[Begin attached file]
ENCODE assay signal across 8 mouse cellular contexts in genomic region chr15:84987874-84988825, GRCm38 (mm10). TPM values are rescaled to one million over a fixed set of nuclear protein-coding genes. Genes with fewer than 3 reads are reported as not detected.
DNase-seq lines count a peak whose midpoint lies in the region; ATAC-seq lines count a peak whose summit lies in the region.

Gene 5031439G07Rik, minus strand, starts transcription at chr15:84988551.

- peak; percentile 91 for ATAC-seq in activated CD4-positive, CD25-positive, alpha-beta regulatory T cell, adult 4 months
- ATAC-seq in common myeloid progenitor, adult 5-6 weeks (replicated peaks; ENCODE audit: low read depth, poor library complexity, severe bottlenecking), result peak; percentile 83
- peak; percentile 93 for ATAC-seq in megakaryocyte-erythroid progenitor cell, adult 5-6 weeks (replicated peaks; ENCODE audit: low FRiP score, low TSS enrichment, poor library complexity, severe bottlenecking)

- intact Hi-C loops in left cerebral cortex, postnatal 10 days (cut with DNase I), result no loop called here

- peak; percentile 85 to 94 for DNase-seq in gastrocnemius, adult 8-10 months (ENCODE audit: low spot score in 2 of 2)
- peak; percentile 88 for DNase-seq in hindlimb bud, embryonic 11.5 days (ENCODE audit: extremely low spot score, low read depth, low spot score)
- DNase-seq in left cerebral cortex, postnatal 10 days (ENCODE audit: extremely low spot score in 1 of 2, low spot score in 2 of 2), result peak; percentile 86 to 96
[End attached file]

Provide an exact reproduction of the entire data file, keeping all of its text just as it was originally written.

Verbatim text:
ENCODE assay signal across 8 mouse cellular contexts in genomic region chr15:84987874-84988825, GRCm38 (mm10). TPM values are rescaled to one million over a fixed set of nuclear protein-coding genes. Genes with fewer than 3 reads are reported as not detected.
DNase-seq lines count a peak whose midpoint lies in the region; ATAC-seq lines count a peak whose summit lies in the region.

Gene 5031439G07Rik, minus strand, starts transcription at chr15:84988551.

- peak; percentile 91 for ATAC-seq in activated CD4-positive, CD25-positive, alpha-beta regulatory T cell, adult 4 months
- ATAC-seq in common myeloid progenitor, adult 5-6 weeks (replicated peaks; ENCODE audit: low read depth, poor library complexity, severe bottlenecking), result peak; percentile 83
- peak; percentile 93 for ATAC-seq in megakaryocyte-erythroid progenitor cell, adult 5-6 weeks (replicated peaks; ENCODE audit: low FRiP score, low TSS enrichment, poor library complexity, severe bottlenecking)

- intact Hi-C loops in left cerebral cortex, postnatal 10 days (cut with DNase I), result no loop called here

- peak; percentile 85 to 94 for DNase-seq in gastrocnemius, adult 8-10 months (ENCODE audit: low spot score in 2 of 2)
- peak; percentile 88 for DNase-seq in hindlimb bud, embryonic 11.5 days (ENCODE audit: extremely low spot score, low read depth, low spot score)
- DNase-seq in left cerebral cortex, postnatal 10 days (ENCODE audit: extremely low spot score in 1 of 2, low spot score in 2 of 2), result peak; percentile 86 to 96